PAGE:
Remember when the S&P cut the credit rating for the US, the world’s most reliable borrower, sending violent waves of unease throughout global markets?
In 2011, political deadlock in the senate led to a government shutdown because an agreement couldn’t be reached on whether to raise the debt ceiling. Congress was locked in a bitter dispute over budgetary control and the spending plan under Obama’s administration.
At the time, some members of Congress were even suggesting that the US should default on its obligations, something that has never happened before. The dispute and the fear of a government shutdown led to a sharp sell-off in equities and ultimately the downgrade of US debt by S&P.
Fast forward to October 2015 and the same budgetary wrangling forced Obama and Boehner to create a debt ceiling holiday. That holiday is due to end 15th March 2017.
One would think having a Republican-dominated Congress, a new deal on the debt ceiling would be quickly ushered through.
This assumption may be misconceived as many Republicans have vehemently opposed increasing the debt ceiling and voiced their wish to reduce the deficit, not expand it as Trump proposes.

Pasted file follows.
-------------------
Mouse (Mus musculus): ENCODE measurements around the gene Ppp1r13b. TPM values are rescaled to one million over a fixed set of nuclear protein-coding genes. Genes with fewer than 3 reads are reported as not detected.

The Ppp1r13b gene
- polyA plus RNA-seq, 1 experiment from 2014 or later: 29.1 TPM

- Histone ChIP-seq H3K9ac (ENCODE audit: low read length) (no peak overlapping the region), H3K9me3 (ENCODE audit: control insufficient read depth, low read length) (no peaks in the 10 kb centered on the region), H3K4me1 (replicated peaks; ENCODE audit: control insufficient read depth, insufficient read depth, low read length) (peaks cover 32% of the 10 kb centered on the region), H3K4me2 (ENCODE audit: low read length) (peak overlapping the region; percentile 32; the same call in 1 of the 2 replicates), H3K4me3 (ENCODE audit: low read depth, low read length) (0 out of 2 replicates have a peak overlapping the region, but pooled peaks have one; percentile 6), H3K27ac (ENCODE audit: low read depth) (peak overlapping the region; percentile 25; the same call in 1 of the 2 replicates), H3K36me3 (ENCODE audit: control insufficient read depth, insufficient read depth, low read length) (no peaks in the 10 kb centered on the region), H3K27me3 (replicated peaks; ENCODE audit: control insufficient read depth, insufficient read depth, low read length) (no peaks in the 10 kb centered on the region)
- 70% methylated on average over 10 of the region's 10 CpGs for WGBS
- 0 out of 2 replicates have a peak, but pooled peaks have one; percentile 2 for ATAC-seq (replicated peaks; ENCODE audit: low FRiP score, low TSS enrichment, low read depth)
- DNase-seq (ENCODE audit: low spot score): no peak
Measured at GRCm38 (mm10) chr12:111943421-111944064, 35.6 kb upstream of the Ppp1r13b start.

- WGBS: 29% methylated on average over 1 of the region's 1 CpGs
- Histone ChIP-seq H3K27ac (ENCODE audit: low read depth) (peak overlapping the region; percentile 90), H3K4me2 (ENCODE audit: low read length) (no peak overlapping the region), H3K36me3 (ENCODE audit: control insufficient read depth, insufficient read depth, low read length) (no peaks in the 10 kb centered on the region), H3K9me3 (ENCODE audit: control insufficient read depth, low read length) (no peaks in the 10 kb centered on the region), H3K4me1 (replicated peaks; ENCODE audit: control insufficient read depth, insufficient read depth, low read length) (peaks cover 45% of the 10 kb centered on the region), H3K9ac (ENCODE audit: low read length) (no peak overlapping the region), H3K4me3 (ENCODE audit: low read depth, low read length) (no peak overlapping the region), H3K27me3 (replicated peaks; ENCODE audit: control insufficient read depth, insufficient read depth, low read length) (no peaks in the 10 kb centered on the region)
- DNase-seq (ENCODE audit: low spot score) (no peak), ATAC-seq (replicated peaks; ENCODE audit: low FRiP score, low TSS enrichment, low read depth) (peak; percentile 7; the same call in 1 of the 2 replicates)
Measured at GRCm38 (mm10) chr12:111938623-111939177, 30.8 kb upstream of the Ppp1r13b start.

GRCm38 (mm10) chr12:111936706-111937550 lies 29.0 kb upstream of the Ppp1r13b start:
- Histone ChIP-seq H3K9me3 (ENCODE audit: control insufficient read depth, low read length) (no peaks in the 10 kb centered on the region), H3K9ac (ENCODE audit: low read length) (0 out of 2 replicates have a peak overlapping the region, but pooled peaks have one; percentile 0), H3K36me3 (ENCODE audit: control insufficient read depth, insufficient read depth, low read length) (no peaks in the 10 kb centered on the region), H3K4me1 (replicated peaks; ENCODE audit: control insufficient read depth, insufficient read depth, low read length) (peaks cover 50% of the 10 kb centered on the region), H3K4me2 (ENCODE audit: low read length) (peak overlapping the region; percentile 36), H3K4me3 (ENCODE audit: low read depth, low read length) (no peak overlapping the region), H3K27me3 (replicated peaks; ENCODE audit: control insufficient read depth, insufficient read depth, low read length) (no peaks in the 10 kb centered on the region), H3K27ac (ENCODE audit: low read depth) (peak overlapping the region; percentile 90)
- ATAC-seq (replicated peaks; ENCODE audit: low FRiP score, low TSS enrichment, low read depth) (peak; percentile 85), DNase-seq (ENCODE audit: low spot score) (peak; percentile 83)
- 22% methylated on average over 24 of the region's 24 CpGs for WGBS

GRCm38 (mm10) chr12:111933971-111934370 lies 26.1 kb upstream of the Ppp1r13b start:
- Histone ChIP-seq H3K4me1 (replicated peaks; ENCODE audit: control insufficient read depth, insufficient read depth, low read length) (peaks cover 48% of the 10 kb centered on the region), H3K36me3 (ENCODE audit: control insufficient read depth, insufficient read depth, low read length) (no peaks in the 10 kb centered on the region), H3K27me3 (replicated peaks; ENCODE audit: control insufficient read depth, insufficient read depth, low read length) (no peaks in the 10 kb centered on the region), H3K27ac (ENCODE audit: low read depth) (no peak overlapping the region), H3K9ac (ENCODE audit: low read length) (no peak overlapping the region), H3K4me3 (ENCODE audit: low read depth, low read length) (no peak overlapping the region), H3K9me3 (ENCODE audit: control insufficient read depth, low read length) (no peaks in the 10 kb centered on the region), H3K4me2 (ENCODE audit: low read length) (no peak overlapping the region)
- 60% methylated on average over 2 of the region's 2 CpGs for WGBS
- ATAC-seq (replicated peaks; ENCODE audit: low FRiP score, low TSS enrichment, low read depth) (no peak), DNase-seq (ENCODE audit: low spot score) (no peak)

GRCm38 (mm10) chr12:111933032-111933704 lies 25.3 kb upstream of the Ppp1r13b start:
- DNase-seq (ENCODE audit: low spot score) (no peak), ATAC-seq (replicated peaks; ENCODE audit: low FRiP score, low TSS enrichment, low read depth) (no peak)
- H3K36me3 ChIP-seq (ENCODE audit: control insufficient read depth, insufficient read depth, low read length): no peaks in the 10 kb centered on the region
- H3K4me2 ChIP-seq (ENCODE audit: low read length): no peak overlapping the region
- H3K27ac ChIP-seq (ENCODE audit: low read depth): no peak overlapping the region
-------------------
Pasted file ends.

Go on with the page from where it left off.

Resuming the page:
So while markets have rallied on yet-to-be-delivered promises of infrastructure spending and tax cuts, the US has been hurtling towards a possible government shutdown and a halt to spending on major services.
There is also the possibility of a US default if a deal is not struck by the end of the year.
As we get closer to 15th March without a deal it is likely markets will really start to question when, if ever, Trump will unleash his fiscal stimulus and tax reforms.
The prospect of undelivered promises from Trump could well cause the type of nervousness in markets that unleashes high levels of volatility.
With equity valuations at multi-year highs, in this scenario one may consider looking for the exit before the stampede of the ‘Trump Trade’ unwind.